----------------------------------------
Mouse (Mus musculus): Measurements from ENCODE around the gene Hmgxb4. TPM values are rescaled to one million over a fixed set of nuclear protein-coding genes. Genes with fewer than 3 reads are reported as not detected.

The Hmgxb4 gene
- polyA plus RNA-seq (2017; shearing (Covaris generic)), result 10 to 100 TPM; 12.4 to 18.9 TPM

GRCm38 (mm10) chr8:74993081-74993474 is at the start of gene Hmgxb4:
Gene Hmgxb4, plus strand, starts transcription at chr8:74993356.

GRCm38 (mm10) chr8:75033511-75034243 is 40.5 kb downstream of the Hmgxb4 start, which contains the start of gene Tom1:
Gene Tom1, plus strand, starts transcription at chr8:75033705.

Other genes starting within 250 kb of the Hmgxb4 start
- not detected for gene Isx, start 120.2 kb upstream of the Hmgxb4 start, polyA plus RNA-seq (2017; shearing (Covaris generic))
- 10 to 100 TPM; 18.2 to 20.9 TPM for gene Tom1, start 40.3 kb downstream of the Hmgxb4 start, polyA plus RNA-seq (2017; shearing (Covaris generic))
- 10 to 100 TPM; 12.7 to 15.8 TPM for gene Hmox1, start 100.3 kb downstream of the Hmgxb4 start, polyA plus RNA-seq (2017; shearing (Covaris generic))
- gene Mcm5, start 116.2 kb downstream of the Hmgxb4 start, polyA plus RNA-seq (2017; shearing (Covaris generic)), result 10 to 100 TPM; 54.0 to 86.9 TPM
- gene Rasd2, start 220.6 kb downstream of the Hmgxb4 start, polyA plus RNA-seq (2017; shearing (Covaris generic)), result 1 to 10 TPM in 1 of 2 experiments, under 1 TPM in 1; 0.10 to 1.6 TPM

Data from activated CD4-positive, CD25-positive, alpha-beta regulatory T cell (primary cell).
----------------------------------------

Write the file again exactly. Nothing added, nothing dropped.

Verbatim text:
Mouse (Mus musculus): Measurements from ENCODE around the gene Hmgxb4. TPM values are rescaled to one million over a fixed set of nuclear protein-coding genes. Genes with fewer than 3 reads are reported as not detected.

The Hmgxb4 gene
- polyA plus RNA-seq (2017; shearing (Covaris generic)), result 10 to 100 TPM; 12.4 to 18.9 TPM

GRCm38 (mm10) chr8:74993081-74993474 is at the start of gene Hmgxb4:
Gene Hmgxb4, plus strand, starts transcription at chr8:74993356.

GRCm38 (mm10) chr8:75033511-75034243 is 40.5 kb downstream of the Hmgxb4 start, which contains the start of gene Tom1:
Gene Tom1, plus strand, starts transcription at chr8:75033705.

Other genes starting within 250 kb of the Hmgxb4 start
- not detected for gene Isx, start 120.2 kb upstream of the Hmgxb4 start, polyA plus RNA-seq (2017; shearing (Covaris generic))
- 10 to 100 TPM; 18.2 to 20.9 TPM for gene Tom1, start 40.3 kb downstream of the Hmgxb4 start, polyA plus RNA-seq (2017; shearing (Covaris generic))
- 10 to 100 TPM; 12.7 to 15.8 TPM for gene Hmox1, start 100.3 kb downstream of the Hmgxb4 start, polyA plus RNA-seq (2017; shearing (Covaris generic))
- gene Mcm5, start 116.2 kb downstream of the Hmgxb4 start, polyA plus RNA-seq (2017; shearing (Covaris generic)), result 10 to 100 TPM; 54.0 to 86.9 TPM
- gene Rasd2, start 220.6 kb downstream of the Hmgxb4 start, polyA plus RNA-seq (2017; shearing (Covaris generic)), result 1 to 10 TPM in 1 of 2 experiments, under 1 TPM in 1; 0.10 to 1.6 TPM

Data from activated CD4-positive, CD25-positive, alpha-beta regulatory T cell (primary cell).